Example of a first order differential equation for those familiar with taking the derivative.
When asked how far your car can travel on a tank of gas, most people will multiply the fuel capacity by the fuel usage measured in miles per gallon. For example, if a car has a 15 gallon fuel tank and gets 25 miles per gallon, the car can travel 15 * 25 or 375 miles on a full tank. Generally speaking this is close enough, however in reality, the gas mileage is not constant and is dependent on many things that may change during the journey such as the total vehicle weight. As the fuel is consumed, the overall weight of the car is reduced and hence the gas mileage (measured in miles per gallon) increases. Generally speaking, the weight of fuel is insignificant when compared to the weight of the car, passengers and cargo. However, one can imagine a situation where the vehicle uses fuel at a high enough rate and has a sufficiently large fuel capacity that the weight of the fuel is significant.
Consider a vehicle that weighs 1000 lbs and consumes 50 lbs of fuel for each mile it travels. The fuel it uses is proportional to the product of the total vehicle weight and the distance traveled so if the weight is doubled (by adding cargo or fuel) to 2000 lbs, the fuel used per mile also doubles to 100 lbs per mile traveled. Based on this, the fuel used per mile per pound of total vehicle weight is:
1000 / 50 = 0.05 lbs
As previously stated a total weight of 2000 lbs requires 100 lbs of fuel per mile which will be consumed after:
1000 / 100 = 10 miles
suggesting a vehicle with 1000 lbs of fuel can travel 10 miles before exhausting its fuel supply.
However this is incorrect since as fuel is used, the total weight (vehicle plus fuel) decreases and hence the rate of fuel consumption per mile traveled also decreases.
A simple model for this could be to imagine that the fuel required for each mile is consumed all at once at the end of the mile. In the beginning, the total vehicle weight is 2000 lbs. Since each pound of total weight requires 0.05 lbs of fuel per mile, then at the end of the first mile:
2000 * 0.05 = 100 lbs
of fuel are used resulting in a new total weight for the second mile of 2000 – 100 = 1900 lbs. For the second mile, the fuel used is:
1900 * 0.05 = 95 lbs
Resulting in a new total weight of 1900 – 95 = 1805 lbs. Since the total weight is decreasing with each mile traveled, the amount of fuel used for each mile is also decreasing as shown in the table below:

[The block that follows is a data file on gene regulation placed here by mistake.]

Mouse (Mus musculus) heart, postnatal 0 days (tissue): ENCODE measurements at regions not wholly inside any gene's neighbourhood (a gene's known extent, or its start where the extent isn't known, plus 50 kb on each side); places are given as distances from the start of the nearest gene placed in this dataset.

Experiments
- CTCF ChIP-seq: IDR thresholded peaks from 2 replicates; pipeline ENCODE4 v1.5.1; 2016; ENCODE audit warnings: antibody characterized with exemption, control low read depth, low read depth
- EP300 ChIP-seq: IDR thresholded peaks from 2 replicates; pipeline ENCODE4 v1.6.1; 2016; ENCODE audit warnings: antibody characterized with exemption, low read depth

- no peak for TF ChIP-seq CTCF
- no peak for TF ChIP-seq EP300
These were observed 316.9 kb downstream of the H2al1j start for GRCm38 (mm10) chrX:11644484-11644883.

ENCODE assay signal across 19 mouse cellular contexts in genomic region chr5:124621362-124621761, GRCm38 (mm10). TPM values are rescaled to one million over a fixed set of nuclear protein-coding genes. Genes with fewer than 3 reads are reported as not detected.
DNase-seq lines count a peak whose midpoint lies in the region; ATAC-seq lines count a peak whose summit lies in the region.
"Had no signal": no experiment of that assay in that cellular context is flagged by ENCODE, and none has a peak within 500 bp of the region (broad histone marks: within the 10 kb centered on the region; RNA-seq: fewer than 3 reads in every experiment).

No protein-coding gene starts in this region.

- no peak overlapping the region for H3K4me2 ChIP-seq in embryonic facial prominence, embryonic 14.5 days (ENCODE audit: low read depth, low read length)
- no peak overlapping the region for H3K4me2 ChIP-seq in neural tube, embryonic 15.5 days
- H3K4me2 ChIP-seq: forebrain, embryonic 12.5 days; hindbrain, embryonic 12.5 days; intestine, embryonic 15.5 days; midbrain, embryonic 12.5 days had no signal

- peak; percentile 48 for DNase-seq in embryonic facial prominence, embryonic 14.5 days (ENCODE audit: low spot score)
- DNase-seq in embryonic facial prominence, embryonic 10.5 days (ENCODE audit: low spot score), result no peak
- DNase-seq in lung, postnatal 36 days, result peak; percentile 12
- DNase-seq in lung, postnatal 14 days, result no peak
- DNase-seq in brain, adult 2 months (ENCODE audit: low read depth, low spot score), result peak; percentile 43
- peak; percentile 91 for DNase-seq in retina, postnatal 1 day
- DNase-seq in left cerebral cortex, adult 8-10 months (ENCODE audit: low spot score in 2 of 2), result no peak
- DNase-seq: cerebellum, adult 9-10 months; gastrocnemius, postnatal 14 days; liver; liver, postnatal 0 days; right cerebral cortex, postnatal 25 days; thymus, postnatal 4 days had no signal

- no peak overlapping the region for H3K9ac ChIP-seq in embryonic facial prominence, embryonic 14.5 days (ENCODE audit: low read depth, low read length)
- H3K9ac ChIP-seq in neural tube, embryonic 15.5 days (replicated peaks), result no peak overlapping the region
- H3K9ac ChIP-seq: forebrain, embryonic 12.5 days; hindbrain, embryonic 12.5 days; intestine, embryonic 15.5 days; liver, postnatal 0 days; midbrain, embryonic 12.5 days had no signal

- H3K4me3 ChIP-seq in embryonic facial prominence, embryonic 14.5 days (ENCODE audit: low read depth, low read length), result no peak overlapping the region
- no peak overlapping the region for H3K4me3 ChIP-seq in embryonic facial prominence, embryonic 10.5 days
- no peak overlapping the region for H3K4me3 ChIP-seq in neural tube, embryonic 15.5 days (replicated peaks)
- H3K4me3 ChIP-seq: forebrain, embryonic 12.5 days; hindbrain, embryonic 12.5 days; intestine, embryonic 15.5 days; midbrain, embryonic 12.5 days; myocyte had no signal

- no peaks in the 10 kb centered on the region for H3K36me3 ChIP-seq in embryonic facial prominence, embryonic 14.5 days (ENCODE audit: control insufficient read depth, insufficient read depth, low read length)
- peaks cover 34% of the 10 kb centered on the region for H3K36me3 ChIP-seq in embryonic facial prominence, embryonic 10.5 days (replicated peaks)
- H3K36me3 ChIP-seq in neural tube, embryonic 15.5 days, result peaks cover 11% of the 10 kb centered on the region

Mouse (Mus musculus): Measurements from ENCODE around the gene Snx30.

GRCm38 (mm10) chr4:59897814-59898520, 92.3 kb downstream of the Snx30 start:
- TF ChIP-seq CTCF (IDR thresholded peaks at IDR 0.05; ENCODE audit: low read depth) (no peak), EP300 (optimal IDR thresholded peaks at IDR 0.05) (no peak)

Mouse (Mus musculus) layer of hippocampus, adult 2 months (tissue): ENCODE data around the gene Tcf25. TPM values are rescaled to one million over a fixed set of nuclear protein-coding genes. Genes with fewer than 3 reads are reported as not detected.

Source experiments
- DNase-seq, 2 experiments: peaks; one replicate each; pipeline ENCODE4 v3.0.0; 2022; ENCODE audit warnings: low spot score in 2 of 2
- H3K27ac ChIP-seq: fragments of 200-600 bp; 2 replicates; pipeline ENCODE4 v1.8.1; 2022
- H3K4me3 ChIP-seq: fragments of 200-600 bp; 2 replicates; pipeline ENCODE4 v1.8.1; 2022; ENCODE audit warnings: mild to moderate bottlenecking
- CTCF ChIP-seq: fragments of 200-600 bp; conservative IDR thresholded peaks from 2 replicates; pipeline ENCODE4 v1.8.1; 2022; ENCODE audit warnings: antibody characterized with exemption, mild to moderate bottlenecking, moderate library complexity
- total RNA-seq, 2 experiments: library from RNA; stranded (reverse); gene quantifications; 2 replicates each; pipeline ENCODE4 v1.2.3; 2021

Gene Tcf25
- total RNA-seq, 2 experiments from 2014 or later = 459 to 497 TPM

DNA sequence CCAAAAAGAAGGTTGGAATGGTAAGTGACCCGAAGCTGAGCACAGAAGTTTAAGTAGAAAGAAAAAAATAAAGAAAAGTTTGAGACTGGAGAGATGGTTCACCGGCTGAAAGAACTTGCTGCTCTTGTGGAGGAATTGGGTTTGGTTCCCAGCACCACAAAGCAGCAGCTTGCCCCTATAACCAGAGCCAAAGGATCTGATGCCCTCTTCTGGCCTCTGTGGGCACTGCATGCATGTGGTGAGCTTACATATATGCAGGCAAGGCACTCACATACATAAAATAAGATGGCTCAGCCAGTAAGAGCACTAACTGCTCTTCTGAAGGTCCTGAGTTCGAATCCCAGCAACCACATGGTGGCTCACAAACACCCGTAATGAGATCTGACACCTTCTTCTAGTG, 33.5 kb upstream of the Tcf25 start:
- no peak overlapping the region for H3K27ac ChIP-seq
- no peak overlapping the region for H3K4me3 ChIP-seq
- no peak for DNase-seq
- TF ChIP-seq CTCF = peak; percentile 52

Miles Traveled |
Starting Weight |
Fuel Used |
Ending Weight |
Total Fuel Used |
1 |
2000.0 |
100.0 |
1900.0 |
100.0 |
2 |
1900.0 |
95.0 |
1805.0 |
195.0 |
3 |
1805.0 |
90.3 |
1714.8 |
285.3 |
4 |
1714.8 |
85.7 |
1629.0 |
371.0 |
5 |
1629.0 |
81.5 |
1547.6 |
452.4 |
6 |
1547.6 |
77.4 |
1470.2 |
529.8 |
7 |
1470.2 |
73.5 |
1396.7 |
603.3 |
8 |
1396.7 |
69.8 |
1326.8 |
673.2 |
9 |
1326.8 |
66.3 |
1260.5 |
739.5 |
10 |
1260.5 |
63.0 |
1197.5 |
802.5 |
11 |
1197.5 |
59.9 |
1137.6 |
862.4 |
12 |
1137.6 |
56.9 |
1080.7 |
919.3 |
13 |
1080.7 |
54.0 |
1026.7 |
973.3 |
14 |
1026.7 |
51.3 |
975.3 |
1024.7 |
Using this model, the 1000 lbs of fuel are used somewhere between the 13^{th} and 14^{th} mile. What also can be seen is that the change in total weight is proportional to the total vehicle weight. For each mile traveled the change in total weight is 0.05 times the current weight. Said another way, the rate of change in weight is equal to -0.05 times the current weight. We know from calculus that the rate of change is the first derivative and therefore can infer the following equation:
The value is negative since the weight is decreasing.
The equation above suggests that W(x) is proportional to its first derivative. One function that when differentiated is proportional to itself is the exponential:
Thus we can try:
and
Where A and B are constants. Substituting into:
gives:
Dividing both sides by results in . The constant A can be determined using the initial total weight when x = 0:
Hence:
To determine the distance traveled when the 1000 lbs of fuel are exhausted, we need to solve for x in W(x) when the total weight is the vehicle minus the fuel:
Divide both sides by 2000:
Take the natural log of both sides:
Divide both sides by -0.05:
So if you have 1000 lbs of fuel you can travel 13.86 miles.